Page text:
I walked into my chiropractor’s office, expecting nothing more than a normal spinal adjustment. But God knew my back wasn’t the only part of me that needed correction.
A magazine in the waiting room caught my eye. When I saw one of the headlines on the cover, I snatched it up. Why would a secular magazine publish the story of a controversial Christian?
I heard about John Allen Chau when news of his murder emerged in November 2018. Chau was the first missionary to attempt contacting the Sentinelese—a hostile tribe living on the remote Indian island for which they’re named. But aside from how much this young man was hated, I knew nothing else.
I fumbled to the article as quickly as I could.
The Golden Theme
It was not so much the writing that drew me in, but the quotes from Chau’s last, short journal:
“I’m in awe of how GREAT our God is,” he wrote just hours before traveling to the tribe’s island. “. . . God, I thank you for choosing me, before I was even yet formed in my mother’s womb, to be Your messenger of Your Good News to the [Sentinelese]. . . . May Your Kingdom, Your Rule and Reign come now to North Sentinel Island. My life is in Your hands, O Father, so into Your hands I commit my spirit.”
Chau then entrusted everything to the “King of kings and LORD of lords—His plan will succeed and I pray that not my will nor my plan be done but only His good, pleasing and perfect will. Forever You, Jesus, are to be praised.”
What an impressive reflection of Christ Himself praying at Gethsemane and Calvary.
Chau closed this entry with an exultant “Soli Deo Gloria!” These Latin words, a core tenet of the Protestant Reformation, simply mean “to the glory of God alone.” Chau’s love for the phrase was impossible to miss. It was his sign-off for almost all his entries, including two letters attached to his journal.
The Gethsemane Fight
After giving gifts twice to the tribe, who received them with a mixture of interest and hostility, Chau entered his own Gethsemane. The possibility of dying hung over him more strongly, causing him to write, “I’ve never felt this much grief or sorrow before.” Maybe pressing on was foolish. Maybe he should postpone his efforts to reach the tribe.
“I DON’T WANT to die!” Chau cried out. He was only one month shy of his 27th birthday. “Would it be wiser to leave and let someone else continue?” Staying “almost seems like certain death . . . yet there is evidenced change in just two encounters in a single day.”
He wasn’t on a mission of reckless or suicidal heroism. His aim was to win the tribe’s trust, live among them, and preach the Gospel. It was the life calling God had given him at 16. “If I leave, I believe I’ll have failed the mission.”
“LORD let Your will be done,” Chau prayed, echoing his earlier petition. “If you want me to get actually shot or even killed with an arrow, then so be it. I think I could be more useful alive though, but to You, God, I give all the glory of whatever happens.”
More was at stake than personal obedience. Roughly a mile away lived a whole people group who did not know Christ. Another chance at befriending the Sentinelese could eventually lead to these precious souls joining Chau in magnifying Christ—for the first time.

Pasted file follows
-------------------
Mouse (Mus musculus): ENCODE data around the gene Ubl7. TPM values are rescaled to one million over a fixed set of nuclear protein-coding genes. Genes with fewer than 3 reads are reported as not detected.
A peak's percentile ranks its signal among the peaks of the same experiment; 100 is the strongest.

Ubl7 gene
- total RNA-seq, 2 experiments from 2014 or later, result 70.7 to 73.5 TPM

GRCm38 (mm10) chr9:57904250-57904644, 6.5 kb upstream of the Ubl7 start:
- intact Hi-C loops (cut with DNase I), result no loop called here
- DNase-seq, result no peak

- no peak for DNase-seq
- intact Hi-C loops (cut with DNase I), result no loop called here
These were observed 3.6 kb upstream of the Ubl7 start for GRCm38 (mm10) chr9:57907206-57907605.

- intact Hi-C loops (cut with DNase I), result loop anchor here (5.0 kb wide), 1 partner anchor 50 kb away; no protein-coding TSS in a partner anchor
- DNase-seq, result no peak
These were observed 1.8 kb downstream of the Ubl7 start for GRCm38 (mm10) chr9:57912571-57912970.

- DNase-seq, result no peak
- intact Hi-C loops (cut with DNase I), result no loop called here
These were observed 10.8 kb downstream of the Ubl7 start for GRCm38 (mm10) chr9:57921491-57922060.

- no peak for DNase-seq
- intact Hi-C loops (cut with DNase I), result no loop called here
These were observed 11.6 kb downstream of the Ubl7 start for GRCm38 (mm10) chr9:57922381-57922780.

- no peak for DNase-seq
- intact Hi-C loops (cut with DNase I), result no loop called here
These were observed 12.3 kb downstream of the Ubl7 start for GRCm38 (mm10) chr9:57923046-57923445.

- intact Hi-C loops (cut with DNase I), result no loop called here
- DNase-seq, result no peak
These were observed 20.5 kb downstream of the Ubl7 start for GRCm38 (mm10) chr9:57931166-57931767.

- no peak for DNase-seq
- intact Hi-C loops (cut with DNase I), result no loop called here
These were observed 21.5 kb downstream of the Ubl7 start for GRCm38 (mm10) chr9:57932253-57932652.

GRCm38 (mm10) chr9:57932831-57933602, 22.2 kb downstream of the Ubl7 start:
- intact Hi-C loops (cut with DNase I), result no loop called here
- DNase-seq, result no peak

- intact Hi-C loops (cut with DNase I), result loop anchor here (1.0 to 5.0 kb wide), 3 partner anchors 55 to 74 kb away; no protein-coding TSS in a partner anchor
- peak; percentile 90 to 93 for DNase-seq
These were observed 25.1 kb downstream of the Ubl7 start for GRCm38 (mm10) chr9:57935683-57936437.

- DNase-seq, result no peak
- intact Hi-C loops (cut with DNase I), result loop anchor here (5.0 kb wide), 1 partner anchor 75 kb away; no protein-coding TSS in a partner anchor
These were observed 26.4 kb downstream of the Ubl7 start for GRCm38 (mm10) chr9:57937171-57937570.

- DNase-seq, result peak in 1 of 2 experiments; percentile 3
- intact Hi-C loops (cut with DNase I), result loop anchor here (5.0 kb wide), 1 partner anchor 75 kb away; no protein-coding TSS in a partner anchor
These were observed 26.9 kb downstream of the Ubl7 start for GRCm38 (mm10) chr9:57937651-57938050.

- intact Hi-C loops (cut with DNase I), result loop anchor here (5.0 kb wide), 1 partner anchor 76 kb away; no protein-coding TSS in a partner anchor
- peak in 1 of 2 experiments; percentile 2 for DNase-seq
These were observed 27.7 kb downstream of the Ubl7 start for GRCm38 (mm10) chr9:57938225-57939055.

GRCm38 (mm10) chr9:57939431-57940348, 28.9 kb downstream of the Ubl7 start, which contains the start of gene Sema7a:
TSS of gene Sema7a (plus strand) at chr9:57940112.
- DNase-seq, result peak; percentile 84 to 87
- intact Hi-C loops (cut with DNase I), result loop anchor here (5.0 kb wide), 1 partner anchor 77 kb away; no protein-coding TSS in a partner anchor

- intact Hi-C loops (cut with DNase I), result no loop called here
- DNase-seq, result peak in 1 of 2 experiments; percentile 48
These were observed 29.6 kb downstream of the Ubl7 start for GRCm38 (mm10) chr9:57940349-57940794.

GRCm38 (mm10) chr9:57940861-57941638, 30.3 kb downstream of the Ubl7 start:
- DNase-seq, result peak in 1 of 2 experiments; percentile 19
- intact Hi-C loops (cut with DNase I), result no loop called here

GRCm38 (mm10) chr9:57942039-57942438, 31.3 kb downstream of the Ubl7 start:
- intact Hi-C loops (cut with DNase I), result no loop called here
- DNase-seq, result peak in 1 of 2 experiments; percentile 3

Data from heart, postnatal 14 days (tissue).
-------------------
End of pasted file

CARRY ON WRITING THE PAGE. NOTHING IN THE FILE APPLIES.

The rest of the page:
Decision made, Chau calmly wrote his family farewell. “You guys might think I’m crazy in all this but I think it’s worth it to declare Jesus to these people. . . . This is not a pointless thing—the eternal lives of this tribe [are] at hand and I can’t wait to see them around the throne of God worshipping in their own language as Revelation 7:9-10 states.”
Early the next morning, Chau jotted down another journal entry: “heading to [the] island now. I hope this isn’t my last note, but if it is, to God be the glory.”
That entry was indeed his last.
The Greatest Passion
The story left me dazed. What made Chau unusually zealous for God’s glory?
The answer was simple, yet life-changing. He truly saw that Christ’s value far exceeds anything. Even life itself (Psalm 63).What made John Allen Chau unusually zealous for God’s glory? He truly saw that Christ’s value far exceeds anything. Even life itself Click To Tweet
Like the man in Jesus’s parable, Chau had stumbled on a treasure—Christ—to which most are oblivious. The discovery was so spectacular that joy compelled him to “extreme” action: exchanging everything for the Treasure of all treasures! (Matthew 13:44)
“Yet indeed I also count all things loss for the excellence of the knowledge of Christ Jesus my Lord” (Philippians 3:8).
Follow the map of your heart’s greatest passions, and they will lead you to whatever is most precious in your life (Matthew 6:21). Everyone has a treasure. But is it Christ or something else? That question sums up the fundamental battle of our entire spiritual lives.Everyone has a treasure. But is it Christ or something else? That question sums up the fundamental battle of our entire spiritual lives. Click To Tweet
Sadly, we commit daily idolatry. Like novice miners, we’re often too entranced with fool’s gold to see the real golden treasure, God Himself.
Instead, we should imitate the merchant who refused to rest satisfied until he found the “one pearl of great price” (Matthew 13:45-46).
If you want to value God above all, you must first know Him intimately. The best way to know God is through His greatest revelation of Himself—the Person and redeeming work of Christ (2 Corinthians 4:4-6; Hebrews 1:1-4).
Scour the Scriptures, intentionally looking for every glimpse they contain of Christ (John 5:39). Pursue deeper, more continual communion with Him. Saturate yourself in His Word and presence. Let your constant prayer be, “Lord, give me a heart to desire You, and eyes to see Your splendor.”
Chau’s last sentence to his family pleads with us beyond the grave: “I pray none of you love anything in this world more than [you love] Jesus Christ.”
What about you?